|Mission type||ISS assembly|
|Mission duration||12 days, 21 hours, 43 minutes, 47 seconds|
|Spacecraft||Space Shuttle Discovery|
|Launch mass||115,127 kilograms (253,812 lb)|
|Landing mass||92,741 kilograms (204,459 lb)|
|Payload mass||9,513 kilograms (20,973 lb)|
|Start of mission|
|Launch date||11 October 2000, 23:17:00UTC|
|Launch site||Kennedy LC-39A|
|End of mission|
|Landing date||24 October 2000, 20:59:47UTC|
|Landing site||Edwards, Runway 22|
|Perigee altitude||386 kilometres (240 mi)|
|Apogee altitude||394 kilometres (245 mi)|
|Docking with ISS|
|Docking date||13 October 2000, 17:45 UTC|
|Undocking date||20 October 2000, 15:08 UTC|
|Time docked||6 days, 21 hours, 23 minutes|
Left to right - Front: Melroy, Duffy; Back: Chiao, Lopez-Alegria, McArthur, Wisoff, Wakata
STS-92 was a Space Shuttle mission to the International Space Station (ISS) flown by Space Shuttle Discovery. STS-92 marked the 100th mission of the Space Shuttle. It was launched from Kennedy Space Center, Florida, 11 October 2000.
|Commander|| Brian Duffy|
Fourth and last spaceflight
|Pilot|| Pamela A. Melroy|
|Mission Specialist 1|| Koichi Wakata, JAXA|
|Mission Specialist 2|| William S. McArthur|
|Mission Specialist 3|| Peter J.K. Wisoff|
Fourth and last spaceflight
|Mission Specialist 4||/ Michael E. López-Alegría|
|Mission Specialist 5|| Leroy Chiao|
STS-92 was an ISS assembly flight that brought the Z1 truss, Control Moment Gyros, Pressurized Mating Adapter-3 (PMA-3) (mounted on a Spacelab pallet) and two DDCU (Heat pipes) to the space station.
The Z1 truss was the first exterior framework installed on the ISS and allowed the first U.S. solar arrays to be temporarily installed on Unity for early power during flight 4A. The Ku-band communication system supported early science capabilities and U.S. television on flight 6A. The CMGs (Control Moment Gyros) weigh about 27 kilograms (60 lb) and provide non-propulsive (electrically powered) attitude control when activated on flight 5A, and PMA-3 provides shuttle docking port for solar array installation on flight 4A and Destiny Lab installation on flight 5A.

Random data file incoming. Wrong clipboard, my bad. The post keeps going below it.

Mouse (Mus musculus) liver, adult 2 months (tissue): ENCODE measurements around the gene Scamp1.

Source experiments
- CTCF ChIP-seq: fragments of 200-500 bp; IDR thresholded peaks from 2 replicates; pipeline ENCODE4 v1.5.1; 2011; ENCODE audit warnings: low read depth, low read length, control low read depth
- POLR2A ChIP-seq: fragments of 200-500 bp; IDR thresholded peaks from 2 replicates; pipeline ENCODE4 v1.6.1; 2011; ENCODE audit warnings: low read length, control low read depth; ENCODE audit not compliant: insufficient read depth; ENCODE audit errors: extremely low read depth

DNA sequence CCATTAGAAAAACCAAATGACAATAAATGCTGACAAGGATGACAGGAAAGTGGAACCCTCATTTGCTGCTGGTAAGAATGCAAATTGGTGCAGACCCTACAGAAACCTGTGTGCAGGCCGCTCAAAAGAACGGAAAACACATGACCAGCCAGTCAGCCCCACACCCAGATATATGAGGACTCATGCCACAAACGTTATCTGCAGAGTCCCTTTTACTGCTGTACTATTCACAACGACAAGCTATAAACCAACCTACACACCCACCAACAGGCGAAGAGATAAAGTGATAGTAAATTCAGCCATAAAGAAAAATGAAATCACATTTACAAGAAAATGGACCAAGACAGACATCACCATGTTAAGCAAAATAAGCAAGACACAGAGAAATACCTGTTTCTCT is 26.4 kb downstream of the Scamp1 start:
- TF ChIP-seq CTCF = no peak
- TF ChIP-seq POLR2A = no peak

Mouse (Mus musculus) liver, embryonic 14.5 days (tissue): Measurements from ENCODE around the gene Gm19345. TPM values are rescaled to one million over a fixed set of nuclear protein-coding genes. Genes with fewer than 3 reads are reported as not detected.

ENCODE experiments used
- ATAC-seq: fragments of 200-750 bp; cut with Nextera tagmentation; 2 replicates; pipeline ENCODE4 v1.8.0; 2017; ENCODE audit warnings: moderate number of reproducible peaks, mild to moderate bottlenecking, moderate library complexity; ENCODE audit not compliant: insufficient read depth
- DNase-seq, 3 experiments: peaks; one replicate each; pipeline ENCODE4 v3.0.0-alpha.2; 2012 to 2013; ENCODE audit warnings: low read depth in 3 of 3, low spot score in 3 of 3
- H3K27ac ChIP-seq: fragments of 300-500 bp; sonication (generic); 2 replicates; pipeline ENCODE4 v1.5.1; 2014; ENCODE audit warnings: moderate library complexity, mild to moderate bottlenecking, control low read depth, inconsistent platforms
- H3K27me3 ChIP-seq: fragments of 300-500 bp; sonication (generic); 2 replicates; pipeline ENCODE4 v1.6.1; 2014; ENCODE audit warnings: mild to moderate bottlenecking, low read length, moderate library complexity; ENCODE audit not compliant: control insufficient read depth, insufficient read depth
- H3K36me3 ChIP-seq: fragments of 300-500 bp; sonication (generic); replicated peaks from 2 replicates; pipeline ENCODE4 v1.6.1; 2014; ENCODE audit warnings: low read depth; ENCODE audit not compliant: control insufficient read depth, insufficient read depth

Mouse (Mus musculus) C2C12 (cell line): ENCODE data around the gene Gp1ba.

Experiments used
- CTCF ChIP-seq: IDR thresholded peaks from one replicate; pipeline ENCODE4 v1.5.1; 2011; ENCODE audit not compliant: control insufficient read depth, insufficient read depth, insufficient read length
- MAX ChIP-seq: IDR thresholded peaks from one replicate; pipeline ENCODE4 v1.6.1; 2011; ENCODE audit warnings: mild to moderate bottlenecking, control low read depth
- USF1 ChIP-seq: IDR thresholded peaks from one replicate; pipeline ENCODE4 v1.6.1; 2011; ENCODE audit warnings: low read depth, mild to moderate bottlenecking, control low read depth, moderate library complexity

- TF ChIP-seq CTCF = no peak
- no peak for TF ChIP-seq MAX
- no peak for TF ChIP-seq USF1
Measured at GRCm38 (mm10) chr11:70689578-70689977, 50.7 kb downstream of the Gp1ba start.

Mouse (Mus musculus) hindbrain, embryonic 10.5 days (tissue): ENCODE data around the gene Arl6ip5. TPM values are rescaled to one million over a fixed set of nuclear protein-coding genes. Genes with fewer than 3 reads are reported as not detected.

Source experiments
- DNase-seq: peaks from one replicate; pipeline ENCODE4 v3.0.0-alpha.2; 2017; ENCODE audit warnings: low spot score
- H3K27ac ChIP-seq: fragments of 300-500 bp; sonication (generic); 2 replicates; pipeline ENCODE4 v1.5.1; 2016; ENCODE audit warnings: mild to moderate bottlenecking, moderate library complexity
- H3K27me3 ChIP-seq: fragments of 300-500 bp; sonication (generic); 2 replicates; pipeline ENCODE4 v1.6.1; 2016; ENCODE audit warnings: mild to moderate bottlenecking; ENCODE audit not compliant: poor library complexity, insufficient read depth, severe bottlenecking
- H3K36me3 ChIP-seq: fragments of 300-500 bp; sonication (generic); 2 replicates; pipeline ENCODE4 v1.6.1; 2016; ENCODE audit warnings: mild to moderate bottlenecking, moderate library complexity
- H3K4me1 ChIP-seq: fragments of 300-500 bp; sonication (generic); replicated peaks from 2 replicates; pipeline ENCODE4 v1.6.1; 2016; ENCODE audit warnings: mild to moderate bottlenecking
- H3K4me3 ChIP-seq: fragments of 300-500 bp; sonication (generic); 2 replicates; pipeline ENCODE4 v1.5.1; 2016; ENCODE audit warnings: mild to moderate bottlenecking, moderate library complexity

The mission included seven days of docked operations with the space station, four EVAs, and two ingress opportunities.
Over the course of four scheduled spacewalks, two teams of space walkers and an experienced robot arm operator collaborated to install the Z1 (Z for zenith port) truss structure on top of the U.S. Unity connecting node on the growing station and to deliver the third Pressurized Mating Adapter (PMA 3) to the ISS for the future berthing of new station components and to accommodate shuttle dockings.
The Z1 truss was the first permanent lattice-work structure for the ISS, very much like a girder, setting the stage for the future addition of the station's major trusses or backbones. The Z1 fixture also served as the platform on which the huge U.S. solar arrays were mounted on the next shuttle assembly flight, STS-97. The Z1 truss included many elements of the Communications and Tracking subsystem. The hardware included a Transmitter/Receiver/Controller (SGTRC) built by L3 Communications Systems-East in Camden, NJ. John Schina was the Chief Engineer of the ISS Program at L3.
The Z1 contains four large gyroscopic devices, called Control Moment Gyroscope (CMGs), which are used to maneuver the space station into the proper orientation on orbit once they were activated following the installation of the U.S. laboratory.
During the fourth spacewalk, astronauts Wisoff and López-Alegría tested the SAFER jet backpack, flying up to 50 feet while remaining tethered to the spacecraft.